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Create a DSL with Function Builders

gualtierofr profile image Gualtiero Frigerio ・7 min read

Let me show something that you may be familiar with if you have done something with SwiftUI

let containerView = HStack {
    ForEach(names) { name in
        VStack {
            Text("hello \(name)").background(.yellow)
            if redLine {
                Text("second line is red").background(.red)
            }
            else {
                Text("second line is green").background(.green)
            }
        }
    }
}

What if I tell you that this is not SwiftUI, but can be done with UIKit?
In this article I'm going to show you how to create a Domain Specific Language similar to SwiftUI by using Function Builders, one of the features of Swift that made SwiftUI possibile.
I've written another article about Function builders so you may want to have a quick read to that as well. The example I used in the article is really simple, but I go into more details about Function Builders.
This is the link of the GitHub project SwiftUIKit with all the code you can find in this article. It is not meant to be used in production, but is a funny exercise to build a DSL. I may have used HTML, but I thought mimicking SwiftUI would have been more interesting :)

Overview

Let's go back to the code I posted at the beginning. I said I'm using UIKit, to what are those HStack, Text and VStack?
It all starts with a protocol: SwiftUIKitView, you can see it here

protocol SwiftUIKitView {
    var type: SwiftUIKitViewType { get }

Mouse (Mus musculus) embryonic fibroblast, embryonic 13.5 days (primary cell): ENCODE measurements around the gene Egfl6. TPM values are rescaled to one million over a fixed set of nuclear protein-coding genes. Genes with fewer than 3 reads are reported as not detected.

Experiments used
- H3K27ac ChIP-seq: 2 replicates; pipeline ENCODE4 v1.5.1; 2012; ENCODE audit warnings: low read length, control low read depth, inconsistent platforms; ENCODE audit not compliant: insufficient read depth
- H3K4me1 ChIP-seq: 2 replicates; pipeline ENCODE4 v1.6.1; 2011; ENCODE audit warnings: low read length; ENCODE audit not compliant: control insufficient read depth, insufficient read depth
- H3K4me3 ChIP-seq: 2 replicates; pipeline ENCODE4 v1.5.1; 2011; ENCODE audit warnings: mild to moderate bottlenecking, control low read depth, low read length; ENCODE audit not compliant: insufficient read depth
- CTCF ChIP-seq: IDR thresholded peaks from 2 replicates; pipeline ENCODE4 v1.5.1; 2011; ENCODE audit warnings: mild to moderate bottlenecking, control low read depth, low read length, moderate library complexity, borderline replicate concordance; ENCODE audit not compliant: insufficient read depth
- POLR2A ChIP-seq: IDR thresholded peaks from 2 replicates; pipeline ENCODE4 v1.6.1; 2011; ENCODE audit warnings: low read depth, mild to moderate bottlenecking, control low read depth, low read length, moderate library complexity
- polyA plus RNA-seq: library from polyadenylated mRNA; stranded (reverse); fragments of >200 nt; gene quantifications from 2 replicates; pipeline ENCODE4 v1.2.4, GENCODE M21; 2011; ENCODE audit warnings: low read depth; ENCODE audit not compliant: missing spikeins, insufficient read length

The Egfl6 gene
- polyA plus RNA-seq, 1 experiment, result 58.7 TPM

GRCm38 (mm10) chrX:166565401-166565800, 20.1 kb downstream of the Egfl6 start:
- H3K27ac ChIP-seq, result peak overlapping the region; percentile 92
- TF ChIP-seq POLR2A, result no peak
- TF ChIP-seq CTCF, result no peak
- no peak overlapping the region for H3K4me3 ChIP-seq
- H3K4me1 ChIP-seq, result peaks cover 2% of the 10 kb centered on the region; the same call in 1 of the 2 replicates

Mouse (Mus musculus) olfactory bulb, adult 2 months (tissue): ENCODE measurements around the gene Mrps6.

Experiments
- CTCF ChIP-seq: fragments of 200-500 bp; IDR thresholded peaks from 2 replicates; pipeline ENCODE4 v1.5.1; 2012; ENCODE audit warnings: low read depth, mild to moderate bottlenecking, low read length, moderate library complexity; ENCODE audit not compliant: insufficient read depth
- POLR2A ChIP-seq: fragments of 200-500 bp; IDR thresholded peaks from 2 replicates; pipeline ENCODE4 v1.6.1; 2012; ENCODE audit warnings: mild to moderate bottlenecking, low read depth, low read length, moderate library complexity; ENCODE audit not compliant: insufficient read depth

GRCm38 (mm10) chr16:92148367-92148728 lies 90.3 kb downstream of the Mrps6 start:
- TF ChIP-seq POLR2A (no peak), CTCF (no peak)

var uiView:UIView? { get }
}

So in the end, that's a container for a UIView, and we have a type

enum SwiftUIKitViewType {
    case empty
    case multiple([UIView])
    case single(UIView)
...
}

So each View conforming to SwiftUIKitView can be empty, be a single view or a container for multiple UIViews.
Text, HStack, VStack, even ForEach, they all conform to SwiftUIKitView.
All of the struct has SwiftUIKit as prefix, so I used typealias to have Text, HStack etc. in the examples.

Function builder

Ok, we have a bunch of structs conforming to a protocol, but let's see how the "magic" of SwiftUI can be replicated in our example, by using a function builder. Again, there is my previous article for a basic explanation, so I'm getting right to the point here and show you the function builder, that you can find here on GitHub.

struct SwiftUIKitViewBuilder {
    static func buildBlock(_ views:SwiftUIKitView...) -> SwiftUIKitView {
        return SwiftUIKitContainer(withViews: views)
    }

    static func buildEither(first: SwiftUIKitView) -> SwiftUIKitView {
        return first
    }

    static func buildEither(second: SwiftUIKitView) -> SwiftUIKitView {
        return second
    }

    static func buildIf(_ view:SwiftUIKitView?) -> SwiftUIKitView {
        view ?? SwiftUIKitViewEmpty()
    }
}

In my previous article I only covered buildBlock, by implementing this function you basically have an array of SwiftUIKitView and you are required to return a single SwiftUIKitView.

let containerView = HStack {
    Text("First text")
    Text("Second text")
}

the function buildBlock in this example is called with two Text, and returns an object conforming to SwiftUIKitView. This is accomplished by the struct SwiftUIKitContainer, you can find it in the same file as the function builder. This struct takes an array of SwiftUIKitView and create a new one by setting the right type, single or multiple.

Conditional statements

In the first example I put an if, with a red view for the true branch and a green one for the false.
Take a look at the function builder, you can see two buildEither functions. Those are called when an if is found inside the closure, when the statement is true the function with first as the argument name is called, otherwise the second is called. The implementation is quite easy, you just return the view passed as an argument. That's all you need to do, if you don't provide buildEither, you can't use if...else.